Russian Foreign Minister Sergey Lavrov is set to meet his Chinese counterpart, Wang Yi today in Moscow. Today’s meeting will
Russian Foreign Minister Sergey Lavrov is set to meet his Chinese counterpart, Wang Yi today in Moscow.
Today’s meeting will focus on prospects for a resolution of the conflict in Ukraine and ensuring stability and security in the Asia-Pacific. Ever since pledging a “no limits” friendship, China and Russia have increasingly harmonized their stances on major foreign policy issues, including Taiwan and Ukraine.
Attempts to expand the size and scope of BRICS reflect their ambition to create an alternative pole to NATO. Nevertheless, the economic woes of both Russia and China, their underwhelming attempt at reducing the power of the US dollar, as well as their diminishing soft power as evidenced by the absence of both Vladimir Putin and Xi Jinping from the recent G-20 summit indicate that the developing world is not keen on taking sides in this conflict.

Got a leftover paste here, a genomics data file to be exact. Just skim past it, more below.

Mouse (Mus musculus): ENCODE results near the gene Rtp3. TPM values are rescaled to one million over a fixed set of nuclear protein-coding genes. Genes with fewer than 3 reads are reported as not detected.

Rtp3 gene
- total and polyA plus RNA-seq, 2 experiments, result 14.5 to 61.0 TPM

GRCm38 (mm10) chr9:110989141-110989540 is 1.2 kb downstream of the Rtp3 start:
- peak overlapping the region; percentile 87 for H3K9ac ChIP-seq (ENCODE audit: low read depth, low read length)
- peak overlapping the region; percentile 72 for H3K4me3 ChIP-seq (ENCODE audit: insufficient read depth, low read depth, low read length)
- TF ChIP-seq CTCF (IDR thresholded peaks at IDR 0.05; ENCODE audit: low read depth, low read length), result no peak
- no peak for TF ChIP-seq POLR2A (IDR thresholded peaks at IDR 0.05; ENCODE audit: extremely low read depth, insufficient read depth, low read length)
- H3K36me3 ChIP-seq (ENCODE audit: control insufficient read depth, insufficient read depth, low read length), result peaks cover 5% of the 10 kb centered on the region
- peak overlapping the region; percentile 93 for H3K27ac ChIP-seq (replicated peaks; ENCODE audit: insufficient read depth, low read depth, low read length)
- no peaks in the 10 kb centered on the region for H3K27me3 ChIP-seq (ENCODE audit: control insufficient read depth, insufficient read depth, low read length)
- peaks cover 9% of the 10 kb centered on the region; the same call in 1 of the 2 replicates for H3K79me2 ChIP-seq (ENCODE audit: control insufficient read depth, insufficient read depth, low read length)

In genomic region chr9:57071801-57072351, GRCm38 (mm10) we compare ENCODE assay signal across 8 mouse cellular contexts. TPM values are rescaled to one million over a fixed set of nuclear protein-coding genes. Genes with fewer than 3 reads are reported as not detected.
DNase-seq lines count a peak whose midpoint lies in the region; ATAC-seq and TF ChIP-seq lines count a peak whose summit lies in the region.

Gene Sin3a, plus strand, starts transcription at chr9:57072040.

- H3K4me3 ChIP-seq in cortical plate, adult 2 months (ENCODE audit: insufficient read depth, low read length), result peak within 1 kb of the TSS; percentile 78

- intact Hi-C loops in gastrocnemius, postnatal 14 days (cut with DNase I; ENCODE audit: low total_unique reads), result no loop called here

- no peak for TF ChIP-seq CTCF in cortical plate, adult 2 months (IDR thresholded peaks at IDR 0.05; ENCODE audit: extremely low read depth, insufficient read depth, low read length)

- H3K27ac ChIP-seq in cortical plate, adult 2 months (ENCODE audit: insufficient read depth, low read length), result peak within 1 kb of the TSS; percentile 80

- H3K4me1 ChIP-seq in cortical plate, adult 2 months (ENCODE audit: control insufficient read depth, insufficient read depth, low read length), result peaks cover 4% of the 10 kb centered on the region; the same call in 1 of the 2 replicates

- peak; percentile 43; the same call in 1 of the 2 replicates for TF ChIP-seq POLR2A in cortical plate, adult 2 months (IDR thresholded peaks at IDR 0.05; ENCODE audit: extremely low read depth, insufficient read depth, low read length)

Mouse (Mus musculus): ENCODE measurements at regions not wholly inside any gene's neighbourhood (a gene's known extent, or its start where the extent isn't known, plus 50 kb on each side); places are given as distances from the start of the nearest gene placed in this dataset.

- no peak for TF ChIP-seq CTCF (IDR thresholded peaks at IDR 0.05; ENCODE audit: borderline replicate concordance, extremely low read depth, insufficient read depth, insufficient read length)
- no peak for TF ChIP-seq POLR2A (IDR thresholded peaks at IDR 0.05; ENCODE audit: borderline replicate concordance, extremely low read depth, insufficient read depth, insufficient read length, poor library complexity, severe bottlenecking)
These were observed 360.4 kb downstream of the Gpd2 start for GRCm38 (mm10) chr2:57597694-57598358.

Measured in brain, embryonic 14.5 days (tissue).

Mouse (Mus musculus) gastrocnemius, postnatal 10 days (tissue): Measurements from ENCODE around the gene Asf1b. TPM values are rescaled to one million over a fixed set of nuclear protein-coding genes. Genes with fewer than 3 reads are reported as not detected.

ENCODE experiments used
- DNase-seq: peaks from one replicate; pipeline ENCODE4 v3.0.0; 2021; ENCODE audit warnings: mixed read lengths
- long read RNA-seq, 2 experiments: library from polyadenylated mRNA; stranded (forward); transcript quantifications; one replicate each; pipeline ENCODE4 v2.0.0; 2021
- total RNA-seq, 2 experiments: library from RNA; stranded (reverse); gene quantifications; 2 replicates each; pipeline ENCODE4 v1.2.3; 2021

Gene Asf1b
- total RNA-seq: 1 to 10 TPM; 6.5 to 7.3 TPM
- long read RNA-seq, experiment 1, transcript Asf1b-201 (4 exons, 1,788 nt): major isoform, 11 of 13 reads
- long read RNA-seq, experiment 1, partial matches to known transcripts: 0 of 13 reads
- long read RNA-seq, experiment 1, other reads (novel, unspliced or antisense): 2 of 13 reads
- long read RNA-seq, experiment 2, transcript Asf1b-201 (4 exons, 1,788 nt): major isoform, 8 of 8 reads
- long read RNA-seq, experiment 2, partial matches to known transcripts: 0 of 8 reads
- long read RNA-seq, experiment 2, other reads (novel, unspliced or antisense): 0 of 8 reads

As China is not expected to provide military support for Russia yet, Moscow has pursued closer military ties and weapons from North Korea. Relying on a rogue state like North Korea not only highlights Russia’s weakened military and diplomatic standing, but it will also prompt closer ties between South Korea, Japan, and the US, which in turn could be troublesome to China. To avoid such a development, China may try to limit North Korea’s involvement in the Ukraine war.